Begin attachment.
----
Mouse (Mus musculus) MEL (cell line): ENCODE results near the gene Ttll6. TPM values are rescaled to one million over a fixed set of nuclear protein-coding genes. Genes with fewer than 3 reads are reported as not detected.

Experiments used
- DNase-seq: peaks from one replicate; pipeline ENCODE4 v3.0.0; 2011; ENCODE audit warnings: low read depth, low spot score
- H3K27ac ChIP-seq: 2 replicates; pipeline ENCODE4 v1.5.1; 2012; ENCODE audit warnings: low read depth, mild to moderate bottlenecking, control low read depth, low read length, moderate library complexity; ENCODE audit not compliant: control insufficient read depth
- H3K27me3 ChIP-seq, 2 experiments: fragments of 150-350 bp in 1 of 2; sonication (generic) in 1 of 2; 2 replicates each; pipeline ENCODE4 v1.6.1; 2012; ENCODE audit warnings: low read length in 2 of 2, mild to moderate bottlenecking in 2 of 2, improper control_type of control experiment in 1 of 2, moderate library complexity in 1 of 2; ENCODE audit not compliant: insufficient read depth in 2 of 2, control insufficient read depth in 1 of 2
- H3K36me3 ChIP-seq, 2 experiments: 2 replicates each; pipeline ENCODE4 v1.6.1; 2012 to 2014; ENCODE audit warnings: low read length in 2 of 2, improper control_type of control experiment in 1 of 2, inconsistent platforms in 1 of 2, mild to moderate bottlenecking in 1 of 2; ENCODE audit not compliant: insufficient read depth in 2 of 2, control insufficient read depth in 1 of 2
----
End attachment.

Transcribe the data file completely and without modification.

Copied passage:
Mouse (Mus musculus) MEL (cell line): ENCODE results near the gene Ttll6. TPM values are rescaled to one million over a fixed set of nuclear protein-coding genes. Genes with fewer than 3 reads are reported as not detected.

Experiments used
- DNase-seq: peaks from one replicate; pipeline ENCODE4 v3.0.0; 2011; ENCODE audit warnings: low read depth, low spot score
- H3K27ac ChIP-seq: 2 replicates; pipeline ENCODE4 v1.5.1; 2012; ENCODE audit warnings: low read depth, mild to moderate bottlenecking, control low read depth, low read length, moderate library complexity; ENCODE audit not compliant: control insufficient read depth
- H3K27me3 ChIP-seq, 2 experiments: fragments of 150-350 bp in 1 of 2; sonication (generic) in 1 of 2; 2 replicates each; pipeline ENCODE4 v1.6.1; 2012; ENCODE audit warnings: low read length in 2 of 2, mild to moderate bottlenecking in 2 of 2, improper control_type of control experiment in 1 of 2, moderate library complexity in 1 of 2; ENCODE audit not compliant: insufficient read depth in 2 of 2, control insufficient read depth in 1 of 2
- H3K36me3 ChIP-seq, 2 experiments: 2 replicates each; pipeline ENCODE4 v1.6.1; 2012 to 2014; ENCODE audit warnings: low read length in 2 of 2, improper control_type of control experiment in 1 of 2, inconsistent platforms in 1 of 2, mild to moderate bottlenecking in 1 of 2; ENCODE audit not compliant: insufficient read depth in 2 of 2, control insufficient read depth in 1 of 2